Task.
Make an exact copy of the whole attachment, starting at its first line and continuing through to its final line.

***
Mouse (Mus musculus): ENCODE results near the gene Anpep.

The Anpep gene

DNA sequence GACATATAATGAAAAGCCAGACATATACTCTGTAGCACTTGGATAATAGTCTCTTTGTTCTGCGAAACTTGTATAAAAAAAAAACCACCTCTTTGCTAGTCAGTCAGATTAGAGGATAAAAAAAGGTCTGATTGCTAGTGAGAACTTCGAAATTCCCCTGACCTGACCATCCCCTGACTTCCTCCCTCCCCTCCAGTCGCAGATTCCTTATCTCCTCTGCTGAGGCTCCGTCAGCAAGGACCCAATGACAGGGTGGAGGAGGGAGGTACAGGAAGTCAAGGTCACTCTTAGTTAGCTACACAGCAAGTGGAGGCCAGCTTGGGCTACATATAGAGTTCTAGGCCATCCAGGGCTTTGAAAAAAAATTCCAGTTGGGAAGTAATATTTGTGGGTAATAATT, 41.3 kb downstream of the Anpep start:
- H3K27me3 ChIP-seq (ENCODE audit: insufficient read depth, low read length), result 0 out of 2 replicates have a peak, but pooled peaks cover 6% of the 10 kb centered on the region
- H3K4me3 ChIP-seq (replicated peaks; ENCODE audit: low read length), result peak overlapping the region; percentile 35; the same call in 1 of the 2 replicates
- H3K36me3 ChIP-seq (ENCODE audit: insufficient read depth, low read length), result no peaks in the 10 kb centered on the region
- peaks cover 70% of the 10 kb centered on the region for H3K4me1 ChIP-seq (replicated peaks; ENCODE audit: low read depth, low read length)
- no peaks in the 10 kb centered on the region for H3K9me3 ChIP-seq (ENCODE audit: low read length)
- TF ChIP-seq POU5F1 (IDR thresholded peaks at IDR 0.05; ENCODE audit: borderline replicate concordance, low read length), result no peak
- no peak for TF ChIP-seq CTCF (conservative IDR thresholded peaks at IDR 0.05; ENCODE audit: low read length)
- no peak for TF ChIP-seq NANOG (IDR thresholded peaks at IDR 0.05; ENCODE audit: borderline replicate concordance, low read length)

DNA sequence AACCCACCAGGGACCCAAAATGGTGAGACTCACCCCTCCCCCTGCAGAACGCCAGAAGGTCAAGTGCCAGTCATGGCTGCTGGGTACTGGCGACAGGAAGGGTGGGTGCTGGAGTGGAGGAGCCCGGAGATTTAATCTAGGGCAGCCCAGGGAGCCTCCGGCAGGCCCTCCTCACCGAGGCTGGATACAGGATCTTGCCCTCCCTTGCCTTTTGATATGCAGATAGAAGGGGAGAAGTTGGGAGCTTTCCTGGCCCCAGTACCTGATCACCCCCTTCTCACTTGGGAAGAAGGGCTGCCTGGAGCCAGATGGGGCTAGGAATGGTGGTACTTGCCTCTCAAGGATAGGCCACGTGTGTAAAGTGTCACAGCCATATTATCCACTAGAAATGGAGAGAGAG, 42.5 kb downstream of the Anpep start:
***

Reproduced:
Mouse (Mus musculus): ENCODE results near the gene Anpep.

The Anpep gene

DNA sequence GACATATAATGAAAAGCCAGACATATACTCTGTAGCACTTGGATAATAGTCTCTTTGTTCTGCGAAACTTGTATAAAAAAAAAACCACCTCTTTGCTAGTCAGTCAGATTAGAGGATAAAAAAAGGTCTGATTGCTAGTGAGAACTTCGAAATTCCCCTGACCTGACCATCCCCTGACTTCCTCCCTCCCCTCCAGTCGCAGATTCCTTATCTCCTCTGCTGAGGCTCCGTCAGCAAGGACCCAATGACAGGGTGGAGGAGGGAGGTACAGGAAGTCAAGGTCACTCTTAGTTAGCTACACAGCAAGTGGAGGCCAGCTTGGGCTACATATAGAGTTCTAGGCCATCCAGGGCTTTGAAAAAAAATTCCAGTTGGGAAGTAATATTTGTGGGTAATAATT, 41.3 kb downstream of the Anpep start:
- H3K27me3 ChIP-seq (ENCODE audit: insufficient read depth, low read length), result 0 out of 2 replicates have a peak, but pooled peaks cover 6% of the 10 kb centered on the region
- H3K4me3 ChIP-seq (replicated peaks; ENCODE audit: low read length), result peak overlapping the region; percentile 35; the same call in 1 of the 2 replicates
- H3K36me3 ChIP-seq (ENCODE audit: insufficient read depth, low read length), result no peaks in the 10 kb centered on the region
- peaks cover 70% of the 10 kb centered on the region for H3K4me1 ChIP-seq (replicated peaks; ENCODE audit: low read depth, low read length)
- no peaks in the 10 kb centered on the region for H3K9me3 ChIP-seq (ENCODE audit: low read length)
- TF ChIP-seq POU5F1 (IDR thresholded peaks at IDR 0.05; ENCODE audit: borderline replicate concordance, low read length), result no peak
- no peak for TF ChIP-seq CTCF (conservative IDR thresholded peaks at IDR 0.05; ENCODE audit: low read length)
- no peak for TF ChIP-seq NANOG (IDR thresholded peaks at IDR 0.05; ENCODE audit: borderline replicate concordance, low read length)

DNA sequence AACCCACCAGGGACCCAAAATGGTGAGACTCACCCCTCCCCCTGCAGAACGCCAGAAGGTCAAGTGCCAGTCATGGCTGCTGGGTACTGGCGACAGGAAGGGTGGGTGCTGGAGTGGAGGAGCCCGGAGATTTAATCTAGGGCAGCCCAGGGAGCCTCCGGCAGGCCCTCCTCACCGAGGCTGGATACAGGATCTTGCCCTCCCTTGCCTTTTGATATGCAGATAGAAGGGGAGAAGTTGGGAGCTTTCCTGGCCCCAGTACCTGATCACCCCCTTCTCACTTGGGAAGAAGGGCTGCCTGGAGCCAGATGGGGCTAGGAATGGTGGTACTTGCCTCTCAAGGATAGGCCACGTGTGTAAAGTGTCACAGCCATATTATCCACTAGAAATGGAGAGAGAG, 42.5 kb downstream of the Anpep start: